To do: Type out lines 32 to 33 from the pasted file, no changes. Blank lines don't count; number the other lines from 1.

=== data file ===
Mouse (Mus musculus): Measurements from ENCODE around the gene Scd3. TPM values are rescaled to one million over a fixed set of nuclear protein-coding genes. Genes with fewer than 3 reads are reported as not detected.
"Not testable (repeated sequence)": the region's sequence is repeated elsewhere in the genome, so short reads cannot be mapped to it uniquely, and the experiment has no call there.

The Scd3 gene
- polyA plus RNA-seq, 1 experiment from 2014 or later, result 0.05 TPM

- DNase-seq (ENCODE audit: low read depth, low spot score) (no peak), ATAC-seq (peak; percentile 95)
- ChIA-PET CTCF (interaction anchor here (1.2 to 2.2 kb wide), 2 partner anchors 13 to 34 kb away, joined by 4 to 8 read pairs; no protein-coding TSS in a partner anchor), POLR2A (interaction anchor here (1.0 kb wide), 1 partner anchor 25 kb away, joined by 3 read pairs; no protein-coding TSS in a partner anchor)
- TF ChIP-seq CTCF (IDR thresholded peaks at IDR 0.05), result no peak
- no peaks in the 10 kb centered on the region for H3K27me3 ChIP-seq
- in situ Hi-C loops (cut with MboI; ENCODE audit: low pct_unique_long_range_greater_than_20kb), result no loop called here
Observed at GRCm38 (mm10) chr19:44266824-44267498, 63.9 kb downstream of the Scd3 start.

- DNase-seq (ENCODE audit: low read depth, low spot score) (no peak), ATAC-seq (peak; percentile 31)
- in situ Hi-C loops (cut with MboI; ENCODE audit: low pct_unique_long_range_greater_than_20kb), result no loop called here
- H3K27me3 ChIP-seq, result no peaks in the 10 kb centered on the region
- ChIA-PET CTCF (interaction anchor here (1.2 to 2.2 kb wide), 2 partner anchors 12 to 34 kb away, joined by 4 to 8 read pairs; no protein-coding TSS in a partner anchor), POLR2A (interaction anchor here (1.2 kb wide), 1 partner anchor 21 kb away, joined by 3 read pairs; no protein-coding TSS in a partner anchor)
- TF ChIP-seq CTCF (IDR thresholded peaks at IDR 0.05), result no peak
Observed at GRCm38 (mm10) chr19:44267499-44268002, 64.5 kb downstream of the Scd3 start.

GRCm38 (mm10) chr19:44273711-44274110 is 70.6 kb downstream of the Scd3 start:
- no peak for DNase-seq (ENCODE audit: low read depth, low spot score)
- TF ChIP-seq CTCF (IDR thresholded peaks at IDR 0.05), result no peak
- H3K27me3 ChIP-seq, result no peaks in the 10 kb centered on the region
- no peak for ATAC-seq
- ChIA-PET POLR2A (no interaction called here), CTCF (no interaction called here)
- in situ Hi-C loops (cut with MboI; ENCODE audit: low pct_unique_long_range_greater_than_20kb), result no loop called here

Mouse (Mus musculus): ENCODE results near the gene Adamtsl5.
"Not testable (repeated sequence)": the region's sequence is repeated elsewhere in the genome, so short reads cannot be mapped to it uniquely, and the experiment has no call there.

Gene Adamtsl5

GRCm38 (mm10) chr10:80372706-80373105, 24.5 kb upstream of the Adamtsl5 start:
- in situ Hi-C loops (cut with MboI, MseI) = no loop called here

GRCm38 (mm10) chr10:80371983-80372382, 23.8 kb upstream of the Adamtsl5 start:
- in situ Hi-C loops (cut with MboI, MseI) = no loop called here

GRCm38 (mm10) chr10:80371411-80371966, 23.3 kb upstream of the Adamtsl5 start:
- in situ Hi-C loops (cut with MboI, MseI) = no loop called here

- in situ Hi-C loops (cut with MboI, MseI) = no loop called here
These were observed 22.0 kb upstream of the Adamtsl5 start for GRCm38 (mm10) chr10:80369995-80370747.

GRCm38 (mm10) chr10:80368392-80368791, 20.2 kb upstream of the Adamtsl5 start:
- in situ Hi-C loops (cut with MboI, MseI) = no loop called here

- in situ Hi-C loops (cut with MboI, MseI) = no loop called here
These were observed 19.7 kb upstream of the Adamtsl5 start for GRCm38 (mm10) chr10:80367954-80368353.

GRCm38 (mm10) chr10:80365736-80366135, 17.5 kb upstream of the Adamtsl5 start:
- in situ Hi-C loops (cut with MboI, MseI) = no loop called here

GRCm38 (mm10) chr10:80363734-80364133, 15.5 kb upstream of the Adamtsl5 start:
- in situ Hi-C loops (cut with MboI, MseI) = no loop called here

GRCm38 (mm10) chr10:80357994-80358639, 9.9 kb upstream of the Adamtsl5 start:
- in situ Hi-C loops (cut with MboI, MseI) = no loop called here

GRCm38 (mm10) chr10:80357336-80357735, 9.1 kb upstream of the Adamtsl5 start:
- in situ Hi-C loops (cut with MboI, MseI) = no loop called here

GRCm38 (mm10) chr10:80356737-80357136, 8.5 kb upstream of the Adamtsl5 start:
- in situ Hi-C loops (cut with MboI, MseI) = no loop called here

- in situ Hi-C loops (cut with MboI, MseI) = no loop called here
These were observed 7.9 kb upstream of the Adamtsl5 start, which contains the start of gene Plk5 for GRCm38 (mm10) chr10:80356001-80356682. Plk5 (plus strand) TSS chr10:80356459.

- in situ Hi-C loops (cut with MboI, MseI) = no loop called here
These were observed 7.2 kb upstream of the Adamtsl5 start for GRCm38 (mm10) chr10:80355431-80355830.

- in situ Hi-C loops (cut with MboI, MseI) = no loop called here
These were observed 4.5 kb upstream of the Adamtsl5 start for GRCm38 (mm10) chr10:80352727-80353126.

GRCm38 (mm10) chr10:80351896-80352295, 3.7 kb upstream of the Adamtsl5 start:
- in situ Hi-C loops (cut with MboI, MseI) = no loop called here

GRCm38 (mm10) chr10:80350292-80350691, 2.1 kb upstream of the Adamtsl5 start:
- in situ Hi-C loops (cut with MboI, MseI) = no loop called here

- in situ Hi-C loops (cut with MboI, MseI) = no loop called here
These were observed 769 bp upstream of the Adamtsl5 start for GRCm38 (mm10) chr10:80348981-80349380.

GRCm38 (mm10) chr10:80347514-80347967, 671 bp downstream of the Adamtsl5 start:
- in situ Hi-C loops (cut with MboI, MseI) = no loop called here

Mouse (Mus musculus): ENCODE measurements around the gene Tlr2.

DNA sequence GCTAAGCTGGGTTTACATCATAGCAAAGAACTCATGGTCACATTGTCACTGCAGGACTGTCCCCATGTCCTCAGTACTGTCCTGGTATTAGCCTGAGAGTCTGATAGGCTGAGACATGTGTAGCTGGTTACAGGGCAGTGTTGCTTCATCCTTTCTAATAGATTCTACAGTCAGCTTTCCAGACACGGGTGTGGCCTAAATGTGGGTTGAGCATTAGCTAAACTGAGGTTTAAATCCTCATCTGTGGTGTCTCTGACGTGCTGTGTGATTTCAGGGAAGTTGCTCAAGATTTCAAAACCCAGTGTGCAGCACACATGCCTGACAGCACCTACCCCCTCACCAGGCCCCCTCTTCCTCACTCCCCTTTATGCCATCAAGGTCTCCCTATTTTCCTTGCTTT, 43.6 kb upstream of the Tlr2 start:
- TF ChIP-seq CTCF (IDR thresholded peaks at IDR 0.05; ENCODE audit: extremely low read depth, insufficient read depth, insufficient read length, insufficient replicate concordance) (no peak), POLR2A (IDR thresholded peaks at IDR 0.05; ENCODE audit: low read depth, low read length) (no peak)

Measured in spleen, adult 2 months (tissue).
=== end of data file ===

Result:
- in situ Hi-C loops (cut with MboI, MseI) = no loop called here

- in situ Hi-C loops (cut with MboI, MseI) = no loop called here